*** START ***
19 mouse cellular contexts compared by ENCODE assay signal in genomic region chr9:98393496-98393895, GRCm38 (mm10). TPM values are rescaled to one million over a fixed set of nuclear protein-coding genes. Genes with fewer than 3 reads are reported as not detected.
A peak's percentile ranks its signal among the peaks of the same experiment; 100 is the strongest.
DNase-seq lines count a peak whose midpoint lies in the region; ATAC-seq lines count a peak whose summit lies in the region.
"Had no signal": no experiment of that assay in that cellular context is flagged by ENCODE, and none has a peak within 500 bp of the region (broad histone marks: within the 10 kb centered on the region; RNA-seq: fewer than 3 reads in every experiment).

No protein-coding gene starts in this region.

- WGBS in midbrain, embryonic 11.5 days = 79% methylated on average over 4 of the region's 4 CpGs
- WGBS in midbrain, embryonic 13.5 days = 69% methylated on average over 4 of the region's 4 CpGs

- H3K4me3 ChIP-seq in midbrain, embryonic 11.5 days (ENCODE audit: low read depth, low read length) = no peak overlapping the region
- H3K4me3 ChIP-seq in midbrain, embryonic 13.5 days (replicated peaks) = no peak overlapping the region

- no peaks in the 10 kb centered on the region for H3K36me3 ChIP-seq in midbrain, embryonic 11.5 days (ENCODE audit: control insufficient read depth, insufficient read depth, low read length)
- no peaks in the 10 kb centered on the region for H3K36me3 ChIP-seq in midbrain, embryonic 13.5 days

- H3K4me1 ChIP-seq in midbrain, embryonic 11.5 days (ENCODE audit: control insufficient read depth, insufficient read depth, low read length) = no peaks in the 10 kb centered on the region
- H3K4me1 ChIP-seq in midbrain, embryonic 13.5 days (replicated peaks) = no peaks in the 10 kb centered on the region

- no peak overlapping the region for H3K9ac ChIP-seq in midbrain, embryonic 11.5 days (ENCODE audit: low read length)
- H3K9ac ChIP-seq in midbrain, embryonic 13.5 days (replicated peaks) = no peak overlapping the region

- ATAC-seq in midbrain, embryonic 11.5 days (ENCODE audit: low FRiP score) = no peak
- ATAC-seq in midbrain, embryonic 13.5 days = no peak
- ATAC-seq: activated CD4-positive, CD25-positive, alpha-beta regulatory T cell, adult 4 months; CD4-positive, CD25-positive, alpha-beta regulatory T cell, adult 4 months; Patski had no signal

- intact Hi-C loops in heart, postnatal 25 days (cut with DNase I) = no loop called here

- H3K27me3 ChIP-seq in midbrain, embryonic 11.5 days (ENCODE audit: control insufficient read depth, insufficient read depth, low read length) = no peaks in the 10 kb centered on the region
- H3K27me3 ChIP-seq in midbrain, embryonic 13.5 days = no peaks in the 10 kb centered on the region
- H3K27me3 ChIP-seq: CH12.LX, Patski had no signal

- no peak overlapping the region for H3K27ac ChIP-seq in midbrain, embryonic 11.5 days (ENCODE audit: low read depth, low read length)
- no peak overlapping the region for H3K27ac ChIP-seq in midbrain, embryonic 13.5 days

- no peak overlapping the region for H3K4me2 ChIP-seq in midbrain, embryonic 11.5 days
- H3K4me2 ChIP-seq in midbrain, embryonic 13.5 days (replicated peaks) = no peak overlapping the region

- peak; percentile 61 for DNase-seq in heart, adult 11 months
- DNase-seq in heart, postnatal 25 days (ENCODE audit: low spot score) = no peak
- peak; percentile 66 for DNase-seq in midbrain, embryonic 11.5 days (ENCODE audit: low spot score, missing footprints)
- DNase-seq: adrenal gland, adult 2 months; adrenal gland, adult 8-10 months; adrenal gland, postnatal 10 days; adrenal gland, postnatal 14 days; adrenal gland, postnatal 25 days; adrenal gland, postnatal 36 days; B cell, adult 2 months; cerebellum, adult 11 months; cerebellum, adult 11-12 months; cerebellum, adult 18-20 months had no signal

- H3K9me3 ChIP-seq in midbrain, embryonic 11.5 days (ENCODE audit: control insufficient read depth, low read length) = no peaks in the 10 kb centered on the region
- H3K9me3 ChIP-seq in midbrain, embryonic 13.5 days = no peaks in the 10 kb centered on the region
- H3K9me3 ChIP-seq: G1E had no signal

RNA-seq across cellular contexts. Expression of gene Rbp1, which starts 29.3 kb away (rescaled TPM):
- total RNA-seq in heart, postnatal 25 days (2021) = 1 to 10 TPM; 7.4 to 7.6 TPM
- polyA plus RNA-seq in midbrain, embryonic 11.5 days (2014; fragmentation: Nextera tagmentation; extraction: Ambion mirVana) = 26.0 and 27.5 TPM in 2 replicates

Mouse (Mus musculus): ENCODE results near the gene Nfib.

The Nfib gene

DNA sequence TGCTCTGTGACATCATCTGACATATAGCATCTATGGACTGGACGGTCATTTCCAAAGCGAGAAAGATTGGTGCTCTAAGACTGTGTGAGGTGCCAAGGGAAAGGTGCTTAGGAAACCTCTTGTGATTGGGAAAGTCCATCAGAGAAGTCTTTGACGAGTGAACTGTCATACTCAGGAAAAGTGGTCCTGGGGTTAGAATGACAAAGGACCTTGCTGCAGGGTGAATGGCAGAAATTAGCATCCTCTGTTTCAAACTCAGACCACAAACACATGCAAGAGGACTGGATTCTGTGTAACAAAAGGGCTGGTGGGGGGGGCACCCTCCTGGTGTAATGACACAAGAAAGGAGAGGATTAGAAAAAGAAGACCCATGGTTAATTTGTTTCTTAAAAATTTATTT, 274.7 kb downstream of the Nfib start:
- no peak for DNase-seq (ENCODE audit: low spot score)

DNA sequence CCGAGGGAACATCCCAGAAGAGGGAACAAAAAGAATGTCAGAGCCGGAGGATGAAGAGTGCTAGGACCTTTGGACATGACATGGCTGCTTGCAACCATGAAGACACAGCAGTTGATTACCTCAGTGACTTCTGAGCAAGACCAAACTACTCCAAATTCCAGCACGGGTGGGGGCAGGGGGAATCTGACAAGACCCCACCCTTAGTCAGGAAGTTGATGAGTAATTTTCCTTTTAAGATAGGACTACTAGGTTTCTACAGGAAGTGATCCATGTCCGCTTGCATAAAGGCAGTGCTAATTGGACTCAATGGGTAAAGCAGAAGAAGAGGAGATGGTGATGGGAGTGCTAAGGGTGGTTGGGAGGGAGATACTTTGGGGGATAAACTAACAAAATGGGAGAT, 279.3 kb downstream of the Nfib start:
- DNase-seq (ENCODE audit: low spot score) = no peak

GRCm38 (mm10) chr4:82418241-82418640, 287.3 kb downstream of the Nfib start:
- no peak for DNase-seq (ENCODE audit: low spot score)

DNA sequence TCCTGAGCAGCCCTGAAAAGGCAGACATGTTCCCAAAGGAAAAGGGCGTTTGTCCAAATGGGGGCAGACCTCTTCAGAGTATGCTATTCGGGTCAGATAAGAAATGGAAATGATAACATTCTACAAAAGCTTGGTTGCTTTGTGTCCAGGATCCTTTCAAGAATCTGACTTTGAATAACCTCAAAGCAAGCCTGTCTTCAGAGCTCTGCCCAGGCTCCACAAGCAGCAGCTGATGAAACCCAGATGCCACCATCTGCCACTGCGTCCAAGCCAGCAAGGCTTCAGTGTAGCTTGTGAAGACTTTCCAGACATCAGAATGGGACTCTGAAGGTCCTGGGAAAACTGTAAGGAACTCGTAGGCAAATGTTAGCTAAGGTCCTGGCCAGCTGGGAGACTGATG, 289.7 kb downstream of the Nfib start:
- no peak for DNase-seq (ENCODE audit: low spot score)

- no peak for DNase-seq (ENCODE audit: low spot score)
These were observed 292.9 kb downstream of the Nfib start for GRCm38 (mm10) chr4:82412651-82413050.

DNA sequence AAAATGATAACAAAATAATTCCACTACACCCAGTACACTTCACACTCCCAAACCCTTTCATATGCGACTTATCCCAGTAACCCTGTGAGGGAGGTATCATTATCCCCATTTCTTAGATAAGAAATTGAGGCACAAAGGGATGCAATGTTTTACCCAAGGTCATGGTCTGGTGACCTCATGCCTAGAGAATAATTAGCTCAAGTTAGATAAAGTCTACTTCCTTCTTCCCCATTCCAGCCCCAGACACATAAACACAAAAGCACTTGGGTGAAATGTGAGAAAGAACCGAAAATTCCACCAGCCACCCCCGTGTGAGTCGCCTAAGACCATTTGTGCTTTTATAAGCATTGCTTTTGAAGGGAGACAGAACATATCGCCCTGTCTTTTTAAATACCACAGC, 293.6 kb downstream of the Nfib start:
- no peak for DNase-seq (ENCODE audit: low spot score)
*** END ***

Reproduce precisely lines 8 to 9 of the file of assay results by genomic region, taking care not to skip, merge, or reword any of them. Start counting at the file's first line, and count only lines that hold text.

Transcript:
- H3K4me3 ChIP-seq in midbrain, embryonic 11.5 days (ENCODE audit: low read depth, low read length) = no peak overlapping the region
- H3K4me3 ChIP-seq in midbrain, embryonic 13.5 days (replicated peaks) = no peak overlapping the region